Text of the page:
Pierce County has had several high-profile #MeToo moments over the last month.
The question now: What’s next?
Because, to date, the lack of a local response is enough to make a person wonder if the so-called national reckoning the #MeToo movement is said to have inspired will result in the cultural shift we need.
That includes not just believing women when they speak up, and making workplaces and communities safe for women, but holding men accountable for their actions.
Unfortunately, there are reasons to believe there’s still plenty of work to do.
Take the case of state Rep. David Sawyer of Tacoma, who in February faced accusations from eight women.
The women, including former legislative assistant Jessica Gavre, accused the lawmaker of a myriad of troubling transgressions, ranging from inappropriate to harassing.
Then there’s Bates Technical College president Ron Langrell, who has been on paid administrative leave for more than a month.
The investigation by the college into a formal harassment complaint ultimately determined that Bate’s president “frequently gave unwelcomed hugs to his subordinates, made remarks about some staffers’ looks that made them uncomfortable and insulted and intimidated staff members,” as The News Tribune reported.
Langrell will face discipline but appears poised to return to work soon.
Both Sawyer and Langrell have apologized for their conduct, while simultaneously insisting the complaints were the result of clumsy communication, not intentional actions.
There’s little question both men behaved in wildly inappropriate ways — while simultaneously failing to grasp the reasons why.
This column isn’t strictly about Sawyer and Langrell, however. It’s about the response we owe the women who came forward, those who’ve understandably stayed silent in the past, and how we go about changing our culture for the better.
Sadly, the reaction to the stories — each published in February — has been underwhelming.
From the political establishment, it’s largely been crickets — at least until very recently. The silence speaks volumes.
From the community, meanwhile, there has been no shortage of visible support for the women who had the courage to speak up but not nearly enough demand for accountability and change.
“I think it feels really kind of weird and lonely,” Gavre said of the public reaction, or lack thereof.
“I was shocked by the silence of so many people, and by the amount of people that would maybe send me a text message (in support), but clearly weren’t saying anything in any other venue,” Gavre continued. “I think it says something about whether or not you’re willing to stand with me.”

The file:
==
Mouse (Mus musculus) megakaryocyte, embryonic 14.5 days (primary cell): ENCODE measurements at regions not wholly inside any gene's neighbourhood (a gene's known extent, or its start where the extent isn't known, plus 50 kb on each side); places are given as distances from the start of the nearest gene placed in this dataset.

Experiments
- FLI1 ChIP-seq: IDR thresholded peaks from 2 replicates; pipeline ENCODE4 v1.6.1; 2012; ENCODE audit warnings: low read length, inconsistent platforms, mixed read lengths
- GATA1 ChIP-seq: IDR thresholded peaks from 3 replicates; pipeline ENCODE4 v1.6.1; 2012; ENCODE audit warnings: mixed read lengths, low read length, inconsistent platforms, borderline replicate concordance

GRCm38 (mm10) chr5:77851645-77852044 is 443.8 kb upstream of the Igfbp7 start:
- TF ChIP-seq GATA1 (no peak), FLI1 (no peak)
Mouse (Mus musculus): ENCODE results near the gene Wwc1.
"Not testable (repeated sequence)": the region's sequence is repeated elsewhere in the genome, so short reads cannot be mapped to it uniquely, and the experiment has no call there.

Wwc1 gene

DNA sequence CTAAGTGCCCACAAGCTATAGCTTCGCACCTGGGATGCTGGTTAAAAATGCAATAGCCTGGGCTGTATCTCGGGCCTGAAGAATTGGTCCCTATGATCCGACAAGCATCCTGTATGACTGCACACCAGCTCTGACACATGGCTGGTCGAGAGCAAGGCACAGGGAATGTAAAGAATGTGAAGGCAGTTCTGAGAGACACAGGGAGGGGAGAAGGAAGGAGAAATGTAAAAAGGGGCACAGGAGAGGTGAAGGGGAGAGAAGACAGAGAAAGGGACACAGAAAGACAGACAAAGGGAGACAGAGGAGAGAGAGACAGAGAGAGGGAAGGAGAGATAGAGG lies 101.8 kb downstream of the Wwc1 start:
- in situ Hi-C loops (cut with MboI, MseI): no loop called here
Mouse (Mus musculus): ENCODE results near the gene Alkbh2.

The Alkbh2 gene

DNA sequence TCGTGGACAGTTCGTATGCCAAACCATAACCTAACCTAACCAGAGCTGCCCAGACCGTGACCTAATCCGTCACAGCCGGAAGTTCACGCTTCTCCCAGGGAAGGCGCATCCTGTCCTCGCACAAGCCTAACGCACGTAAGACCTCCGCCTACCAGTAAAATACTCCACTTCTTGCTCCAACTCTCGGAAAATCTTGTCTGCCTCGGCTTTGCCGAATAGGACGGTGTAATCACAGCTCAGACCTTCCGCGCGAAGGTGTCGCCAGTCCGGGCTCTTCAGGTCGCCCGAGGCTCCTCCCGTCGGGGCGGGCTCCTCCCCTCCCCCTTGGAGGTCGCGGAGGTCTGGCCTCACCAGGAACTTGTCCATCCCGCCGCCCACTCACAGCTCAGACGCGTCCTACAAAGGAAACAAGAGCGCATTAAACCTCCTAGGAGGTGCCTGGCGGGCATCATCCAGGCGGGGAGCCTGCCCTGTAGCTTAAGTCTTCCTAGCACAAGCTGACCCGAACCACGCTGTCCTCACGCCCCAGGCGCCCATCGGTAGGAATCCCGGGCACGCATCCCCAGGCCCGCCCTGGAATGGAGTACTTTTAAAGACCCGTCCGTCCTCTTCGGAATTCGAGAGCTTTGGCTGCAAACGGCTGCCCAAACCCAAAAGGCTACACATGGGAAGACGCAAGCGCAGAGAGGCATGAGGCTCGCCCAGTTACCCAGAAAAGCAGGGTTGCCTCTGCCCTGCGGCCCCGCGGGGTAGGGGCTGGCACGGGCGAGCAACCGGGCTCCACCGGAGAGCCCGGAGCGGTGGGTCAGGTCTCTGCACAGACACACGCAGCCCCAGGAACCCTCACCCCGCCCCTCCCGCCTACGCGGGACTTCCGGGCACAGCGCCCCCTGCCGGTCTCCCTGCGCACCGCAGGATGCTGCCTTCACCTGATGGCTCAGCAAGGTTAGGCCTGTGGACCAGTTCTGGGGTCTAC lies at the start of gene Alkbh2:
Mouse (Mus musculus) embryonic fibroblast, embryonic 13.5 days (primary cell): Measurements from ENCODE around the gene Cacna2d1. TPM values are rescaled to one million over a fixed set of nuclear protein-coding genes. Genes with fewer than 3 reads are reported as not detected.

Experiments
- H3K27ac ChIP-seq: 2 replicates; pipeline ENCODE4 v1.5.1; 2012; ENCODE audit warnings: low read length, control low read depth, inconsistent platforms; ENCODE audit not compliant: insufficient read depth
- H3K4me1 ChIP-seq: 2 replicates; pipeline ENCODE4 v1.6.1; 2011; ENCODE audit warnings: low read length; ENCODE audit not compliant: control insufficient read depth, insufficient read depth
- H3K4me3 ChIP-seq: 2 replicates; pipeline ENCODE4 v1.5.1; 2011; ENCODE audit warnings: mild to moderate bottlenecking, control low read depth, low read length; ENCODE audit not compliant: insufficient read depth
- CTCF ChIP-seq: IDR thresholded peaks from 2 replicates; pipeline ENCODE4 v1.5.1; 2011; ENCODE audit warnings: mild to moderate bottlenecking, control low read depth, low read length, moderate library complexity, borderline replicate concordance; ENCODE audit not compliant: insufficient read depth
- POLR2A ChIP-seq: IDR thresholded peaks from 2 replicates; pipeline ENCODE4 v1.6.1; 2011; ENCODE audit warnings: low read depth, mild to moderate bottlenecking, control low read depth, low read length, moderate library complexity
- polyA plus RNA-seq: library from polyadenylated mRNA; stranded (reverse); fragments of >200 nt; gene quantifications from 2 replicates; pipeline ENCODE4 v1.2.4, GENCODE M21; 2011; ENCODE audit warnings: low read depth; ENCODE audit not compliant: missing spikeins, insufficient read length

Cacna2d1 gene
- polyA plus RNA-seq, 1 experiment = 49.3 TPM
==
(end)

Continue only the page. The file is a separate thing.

It certainly does, and as the movement evolves, it’s a dilemma we must face head on. Especially men.
Often, the conversation surrounding #MeToo moments has come down to whether or not we believe a woman when she’s brave enough to speak up. That’s clearly part of it, and there’s no question that even just believing women when they point out the harassing and misogynistic ways men often operate is a sign of progress.
But there’s more to it. While Gavre said she largely feels believed, she’s been disheartened to watch the debate often spiral into a question of: “Well, is this stuff really that bad?”
Spoiler: It is.
“I actually don’t think anyone doesn’t believe me. I think there’s just a great divide in whether people think it’s inappropriate or not,” Gavre said. “That maybe feels worse.
“If for some people this conversation isn’t enough for them to think there’s a problem, I don’t know what it takes.”
As Gavre pointed out on a recent episode of the Citizen Tacoma podcast, she’s been particularly troubled by the lack of a formal response from Democrats in Olympia. She noted that when news broke of Republican state. Rep. Matt Manweller being investigated for sexual harassment late last year, some Dems called for his resignation.
For Sawyer, a Democrat who’s set on seeking reelection in 2018 and has raised gobs of money to do so, the response instead has been relative silence.
“If we are really saying it’s not OK to treat women inappropriately … then we have to say that across the board and stick to it. Otherwise, you’re just playing politics with people’s stories,” Gavre said.
“Sometimes doing what’s right isn’t the most politically strategic thing to do, but you do it because it’s what you should do. And I think that’s been missing.”
She’s right. The correct response starts with demanding accountability — with the acknowledgment that we expect better from our elected officials and men in power, and that actions do have consequences.
“We’re in this space where we are telling women to tell your story and we’re going to believe you, and we’re going to stand with you. How this has played out … is like I’ve gotten a lot of pats on the back and told I’m so brave, but nothing has changed,” Gavre said.
“The silence sends a message, whether folks intend it to or not.”
I believe her.